largest country in South America; shares common boundaries with every South American country except Chile and Ecuador

British Indian Ocean Territory:
archipelago of 2,300 islands; Diego Garcia, largest and southernmost island, occupies strategic location in central Indian Ocean; island is site of joint US-UK military facility

British Virgin Islands:
strong ties to nearby US Virgin Islands and Puerto Rico

Brunei:
close to vital sea lanes through South China Sea linking Indian and Pacific Oceans; two parts physically separated by Malaysia; almost an enclave of Malaysia

Bulgaria:
strategic location near Turkish Straits; controls key land routes from Europe to Middle East and Asia

Burkina Faso:
landlocked

Burma:
strategic location near major Indian Ocean shipping lanes

Burundi:
landlocked; straddles crest of the Nile-Congo watershed

Cambodia:
a land of paddies and forests dominated by the Mekong River and Tonle Sap

Cameroon:
sometimes referred to as the hinge of Africa

Canada:
second-largest country in world (after Russia); strategic location between Russia and US via north polar route; nearly 90% of the population is concentrated within 160 km of the US/Canada border

Cape Verde:
strategic location 500 km from west coast of Africa near major north-south sea routes; important communications station; important sea and air refueling site

Cayman Islands:
important location between Cuba and Central America

Central African Republic:
landlocked; almost the precise center of Africa

Chad:
landlocked; Lake Chad is the most significant water body in the Sahel

Chile:
strategic location relative to sea lanes between Atlantic and Pacific Oceans (Strait of Magellan, Beagle Channel, Drake Passage); Atacama Desert is one of world's driest regions

China:
world's fourth-largest country (after Russia, Canada, and US)

Christmas Island:
located along major sea lanes of Indian Ocean

Clipperton Island:
reef about 8 km in circumference

Cocos (Keeling) Islands:
two coral atolls thickly covered with coconut palms and other vegetation

Colombia:
only South American country with coastlines on both North Pacific Ocean and Caribbean Sea

Comoros:
important location at northern end of Mozambique Channel

Congo, Democratic Republic of the:
straddles Equator; very narrow strip of land that controls the lower Congo river and is only outlet to South Atlantic Ocean; dense tropical rain forest in central river basin and eastern highlands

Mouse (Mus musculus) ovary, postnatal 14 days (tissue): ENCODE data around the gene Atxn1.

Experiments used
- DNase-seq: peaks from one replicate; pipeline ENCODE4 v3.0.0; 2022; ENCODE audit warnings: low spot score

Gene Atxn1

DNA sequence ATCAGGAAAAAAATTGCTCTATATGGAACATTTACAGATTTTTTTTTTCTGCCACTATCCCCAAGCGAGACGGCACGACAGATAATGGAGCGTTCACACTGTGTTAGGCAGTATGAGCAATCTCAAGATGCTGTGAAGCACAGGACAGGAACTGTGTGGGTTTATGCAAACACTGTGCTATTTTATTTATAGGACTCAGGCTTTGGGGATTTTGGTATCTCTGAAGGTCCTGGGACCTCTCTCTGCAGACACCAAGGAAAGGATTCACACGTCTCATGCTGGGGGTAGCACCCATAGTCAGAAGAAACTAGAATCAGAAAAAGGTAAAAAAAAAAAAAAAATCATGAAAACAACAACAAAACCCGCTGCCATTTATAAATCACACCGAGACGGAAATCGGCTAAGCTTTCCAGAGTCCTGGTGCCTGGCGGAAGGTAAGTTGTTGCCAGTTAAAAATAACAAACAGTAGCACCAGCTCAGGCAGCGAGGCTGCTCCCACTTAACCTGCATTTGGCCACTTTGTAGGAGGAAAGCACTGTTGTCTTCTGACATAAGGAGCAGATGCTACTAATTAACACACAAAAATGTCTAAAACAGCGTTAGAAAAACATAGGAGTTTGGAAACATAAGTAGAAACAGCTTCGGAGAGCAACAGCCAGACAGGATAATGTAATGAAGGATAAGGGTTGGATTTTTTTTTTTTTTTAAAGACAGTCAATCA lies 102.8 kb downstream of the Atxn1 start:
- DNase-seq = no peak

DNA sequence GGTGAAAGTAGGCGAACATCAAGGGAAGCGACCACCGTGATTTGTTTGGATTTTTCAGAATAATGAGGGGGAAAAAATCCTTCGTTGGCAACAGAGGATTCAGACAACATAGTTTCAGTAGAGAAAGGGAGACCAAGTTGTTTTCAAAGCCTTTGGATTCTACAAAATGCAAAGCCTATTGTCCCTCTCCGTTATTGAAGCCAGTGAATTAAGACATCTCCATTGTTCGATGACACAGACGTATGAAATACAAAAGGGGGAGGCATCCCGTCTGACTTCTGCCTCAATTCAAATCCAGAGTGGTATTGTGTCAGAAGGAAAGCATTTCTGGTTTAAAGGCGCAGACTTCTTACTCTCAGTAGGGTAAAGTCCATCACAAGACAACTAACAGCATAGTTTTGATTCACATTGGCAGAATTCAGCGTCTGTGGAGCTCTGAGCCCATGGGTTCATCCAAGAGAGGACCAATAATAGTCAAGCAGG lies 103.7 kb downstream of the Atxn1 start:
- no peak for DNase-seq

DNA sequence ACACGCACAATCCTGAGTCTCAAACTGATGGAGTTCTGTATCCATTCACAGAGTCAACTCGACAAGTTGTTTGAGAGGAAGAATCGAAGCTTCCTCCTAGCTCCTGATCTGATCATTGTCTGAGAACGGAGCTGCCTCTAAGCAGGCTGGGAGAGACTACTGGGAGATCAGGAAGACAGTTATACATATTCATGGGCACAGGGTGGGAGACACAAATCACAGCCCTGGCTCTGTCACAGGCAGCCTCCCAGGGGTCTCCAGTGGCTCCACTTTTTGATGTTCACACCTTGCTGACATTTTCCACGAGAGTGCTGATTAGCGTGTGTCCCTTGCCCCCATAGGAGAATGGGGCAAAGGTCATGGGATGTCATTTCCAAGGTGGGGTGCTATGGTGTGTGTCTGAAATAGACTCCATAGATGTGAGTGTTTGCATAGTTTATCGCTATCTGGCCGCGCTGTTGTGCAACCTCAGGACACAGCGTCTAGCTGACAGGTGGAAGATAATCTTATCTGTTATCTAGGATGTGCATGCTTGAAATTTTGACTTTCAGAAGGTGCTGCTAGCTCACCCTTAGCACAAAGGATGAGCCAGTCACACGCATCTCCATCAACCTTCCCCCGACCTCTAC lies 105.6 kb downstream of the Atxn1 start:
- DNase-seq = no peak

Congo, Republic of the:
about 70% of the population lives in Brazzaville, Pointe-Noire, or along the railroad between them

Coral Sea Islands:
important nesting area for birds and turtles

Croatia:
controls most land routes from Western Europe to Aegean Sea and Turkish Straits

Cuba:
largest country in Caribbean

Czech Republic:
landlocked; strategically located astride some of oldest and most significant land routes in Europe; Moravian Gate is a traditional military corridor between the North European Plain and the Danube in central Europe

Denmark:
controls Danish Straits (Skagerrak and Kattegat) linking Baltic and North Seas; about one-quarter of the population lives in Copenhagen

Djibouti:
strategic location near world's busiest shipping lanes and close to Arabian oilfields; terminus of rail traffic into Ethiopia; mostly wasteland

Dominican Republic:
shares island of Hispaniola with Haiti (eastern two-thirds is the Dominican Republic, western one-third is Haiti)

Ecuador:
Cotopaxi in Andes is highest active volcano in world

Egypt:
controls Sinai Peninsula, only land bridge between Africa and remainder of Eastern Hemisphere; controls Suez Canal, shortest sea link between Indian Ocean and Mediterranean Sea; size, and juxtaposition to Israel, establish its major role in Middle Eastern geopolitics

El Salvador:
smallest Central American country and only one without a coastline on Caribbean Sea

Equatorial Guinea:
insular and continental regions rather widely separated

Eritrea:
strategic geopolitical position along world's busiest shipping lanes; Eritrea retained the entire coastline of Ethiopia along the Red Sea upon de jure independence from Ethiopia on 24 May 1993

Ethiopia:
landlocked - entire coastline along the Red Sea was lost with the de jure independence of Eritrea on 24 May 1993